Intel VP and General Manager Ron Kasabian recently described the extraction of meaningful information from raw data as a “key enabler” of the new digital service economy.
“In this new era, an organization’s competitive edge increasingly hinges on its ability to turn an avalanche of data into actionable insights that improve operations and guide the creation of essential new products and services,” he wrote in an official Intel blog post.
According to Kasabian, Big Data analytics isn’t limited to Web 2.0 businesses or high-tech powerhouses. Rather, the opportunity for pervasive analytics and insights spans virtually all industries—from healthcare to transportation, from banking to manufacturing.
“With powerful analytics solutions, physicians can diagnose illnesses faster and create personalized treatment plans,” Kasabian explained. “Retailers can better understand buying behaviors to stock up on the products people are most likely to need. Car manufacturers can use predictive failure analysis to make repairs proactively—before customers find themselves stuck on the side of the road.”
As Kasabian confirms, Intel’s new Xeon processor E7 v3 family is designed to accelerate real-time analytics on enormous datasets with sizes of multi-terabyte and even petabyte-scale.
“With up to 20 percent more cores, threads, cache, and system bandwidth than previous-generation processors, the Intel Xeon processor E7 v3 family makes fast work of complex, high-volume transactions and queries,” he said. “In addition, we’ve added an expanded memory footprint to support in-memory analytics—one of the keys to gaining immediate insights from big data.”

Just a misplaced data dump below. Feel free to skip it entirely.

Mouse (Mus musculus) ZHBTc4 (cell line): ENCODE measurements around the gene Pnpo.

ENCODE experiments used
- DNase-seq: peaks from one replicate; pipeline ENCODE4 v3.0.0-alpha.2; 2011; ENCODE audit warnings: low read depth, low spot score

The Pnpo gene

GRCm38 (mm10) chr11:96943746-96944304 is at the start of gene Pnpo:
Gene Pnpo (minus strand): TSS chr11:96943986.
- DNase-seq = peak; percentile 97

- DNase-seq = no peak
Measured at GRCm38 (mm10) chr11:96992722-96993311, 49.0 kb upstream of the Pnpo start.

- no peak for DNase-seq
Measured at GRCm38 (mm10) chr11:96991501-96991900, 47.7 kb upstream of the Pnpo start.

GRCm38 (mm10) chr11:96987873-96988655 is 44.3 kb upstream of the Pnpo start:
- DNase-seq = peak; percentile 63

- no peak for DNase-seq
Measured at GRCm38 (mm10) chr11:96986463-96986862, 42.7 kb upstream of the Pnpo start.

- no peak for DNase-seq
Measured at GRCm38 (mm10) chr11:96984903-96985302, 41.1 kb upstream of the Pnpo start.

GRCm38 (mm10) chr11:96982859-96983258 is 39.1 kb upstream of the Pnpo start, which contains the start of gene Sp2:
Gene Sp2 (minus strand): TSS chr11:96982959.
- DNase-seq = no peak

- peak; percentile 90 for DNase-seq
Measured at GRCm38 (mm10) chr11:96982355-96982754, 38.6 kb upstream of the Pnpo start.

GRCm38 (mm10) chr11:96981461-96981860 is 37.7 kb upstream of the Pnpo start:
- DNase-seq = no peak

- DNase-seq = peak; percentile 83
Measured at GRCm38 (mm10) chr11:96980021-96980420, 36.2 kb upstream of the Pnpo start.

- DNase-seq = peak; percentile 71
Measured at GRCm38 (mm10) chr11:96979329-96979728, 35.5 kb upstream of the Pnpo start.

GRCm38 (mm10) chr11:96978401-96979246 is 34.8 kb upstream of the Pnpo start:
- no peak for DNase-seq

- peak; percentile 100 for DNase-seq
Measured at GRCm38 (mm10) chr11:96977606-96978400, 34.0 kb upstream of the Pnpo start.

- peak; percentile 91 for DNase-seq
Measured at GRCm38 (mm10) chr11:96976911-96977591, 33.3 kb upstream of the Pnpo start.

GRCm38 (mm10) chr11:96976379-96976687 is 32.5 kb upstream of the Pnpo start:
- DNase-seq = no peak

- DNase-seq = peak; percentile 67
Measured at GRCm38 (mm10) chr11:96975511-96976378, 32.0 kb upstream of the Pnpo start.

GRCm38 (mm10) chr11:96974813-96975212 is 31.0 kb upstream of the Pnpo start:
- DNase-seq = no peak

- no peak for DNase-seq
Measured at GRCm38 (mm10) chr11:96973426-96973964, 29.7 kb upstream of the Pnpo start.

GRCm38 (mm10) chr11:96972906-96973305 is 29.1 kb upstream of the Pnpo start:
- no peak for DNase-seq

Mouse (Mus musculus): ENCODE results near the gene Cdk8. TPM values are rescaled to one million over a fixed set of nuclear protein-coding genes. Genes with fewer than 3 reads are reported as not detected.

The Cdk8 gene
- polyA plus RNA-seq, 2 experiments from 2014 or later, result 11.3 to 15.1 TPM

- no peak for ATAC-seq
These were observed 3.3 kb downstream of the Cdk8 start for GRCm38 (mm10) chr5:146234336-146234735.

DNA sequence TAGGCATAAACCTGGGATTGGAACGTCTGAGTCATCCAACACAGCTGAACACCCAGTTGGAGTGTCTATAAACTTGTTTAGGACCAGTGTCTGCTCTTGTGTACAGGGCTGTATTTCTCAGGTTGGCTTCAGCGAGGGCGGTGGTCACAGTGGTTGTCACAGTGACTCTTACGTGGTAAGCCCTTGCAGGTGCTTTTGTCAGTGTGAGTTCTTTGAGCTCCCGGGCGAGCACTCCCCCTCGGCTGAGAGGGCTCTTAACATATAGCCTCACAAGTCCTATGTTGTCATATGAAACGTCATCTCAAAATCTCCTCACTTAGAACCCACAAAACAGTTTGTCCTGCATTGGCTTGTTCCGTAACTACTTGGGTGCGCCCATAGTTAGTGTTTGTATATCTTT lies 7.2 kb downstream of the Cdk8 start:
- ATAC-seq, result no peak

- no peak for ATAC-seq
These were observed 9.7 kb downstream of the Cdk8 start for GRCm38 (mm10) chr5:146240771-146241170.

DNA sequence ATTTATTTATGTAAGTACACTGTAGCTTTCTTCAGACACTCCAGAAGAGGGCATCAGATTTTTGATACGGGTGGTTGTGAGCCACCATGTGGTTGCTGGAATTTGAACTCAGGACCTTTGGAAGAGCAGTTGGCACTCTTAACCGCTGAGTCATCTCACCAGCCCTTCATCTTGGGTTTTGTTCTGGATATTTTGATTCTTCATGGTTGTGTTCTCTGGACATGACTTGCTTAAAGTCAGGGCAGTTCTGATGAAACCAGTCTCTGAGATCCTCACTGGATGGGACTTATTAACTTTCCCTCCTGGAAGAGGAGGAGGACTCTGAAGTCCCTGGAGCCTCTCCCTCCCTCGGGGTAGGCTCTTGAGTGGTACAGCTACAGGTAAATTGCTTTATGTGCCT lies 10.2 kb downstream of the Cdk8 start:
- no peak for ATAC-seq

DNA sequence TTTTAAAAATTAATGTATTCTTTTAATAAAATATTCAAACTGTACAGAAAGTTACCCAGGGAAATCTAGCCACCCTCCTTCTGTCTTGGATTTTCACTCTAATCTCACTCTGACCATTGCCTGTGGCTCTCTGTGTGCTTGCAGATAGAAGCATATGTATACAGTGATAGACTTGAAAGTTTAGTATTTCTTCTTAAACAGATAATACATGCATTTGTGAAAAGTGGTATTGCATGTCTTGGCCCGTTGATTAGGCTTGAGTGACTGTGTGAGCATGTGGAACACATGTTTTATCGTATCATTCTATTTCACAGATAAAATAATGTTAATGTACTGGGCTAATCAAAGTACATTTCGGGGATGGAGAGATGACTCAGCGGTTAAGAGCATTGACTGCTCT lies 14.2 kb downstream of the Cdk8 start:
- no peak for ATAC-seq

According to Timothy Prickett Morgan of The Platform, Xeon E7 v3 processors are designed to work in the current Brickland server platforms, which debuted with the Ivy Bridge-EX Xeon E7 v2 processors back in February 2014. It should be noted that the Brickland platform also features Intel’s Jordan Creek scalable memory buffer chip.
“This memory chip and controller combination now supports DDR4 main memory, which clocks a little higher and yet burns a bit less power compared to DDR3 memory,” Morgan explained. “The memory controllers support the same three DIMMs per channel, and so a single socket supports up to 96 memory sticks and up to 12 TB of memory capacity using 64 GB memory modules. If customers were expecting a memory capacity boost with the Haswell-EX processors, they are not going to get it, but the memory does run faster if customers want to move to DDR4.”
As we’ve previously discussed on Rambus Press, DDR4 memory delivers a 40-50 percent increase in bandwidth, along with a 35 percent reduction in power consumption compared to DDR3 memory (currently in servers).
According to Frank Ferro, senior director of product management at Rambus, the industry will continue to innovate and look beyond the conventional DDR4 paradigm as mainstream adoption of the standard accelerates.
“At Rambus, our Beyond DDR4 demo silicon is already capable of hitting data transfer rates up to 6.4Gbps in a multi-rank, multi-DIMM configuration – while achieving 25% improvement in power efficiency.”
In practical terms, says Ferro, this means the memory interface is three times faster than current DIMMs topping out at 2.133Gbps – and two times the maximum speed specified for DDR4 at 3.2Gbps.
“New Xeon processors, coupled with increased memory bandwidth and capacity, go a long way in accelerating real-time analytics for enormous datasets comprising petabytes of information,” he concluded.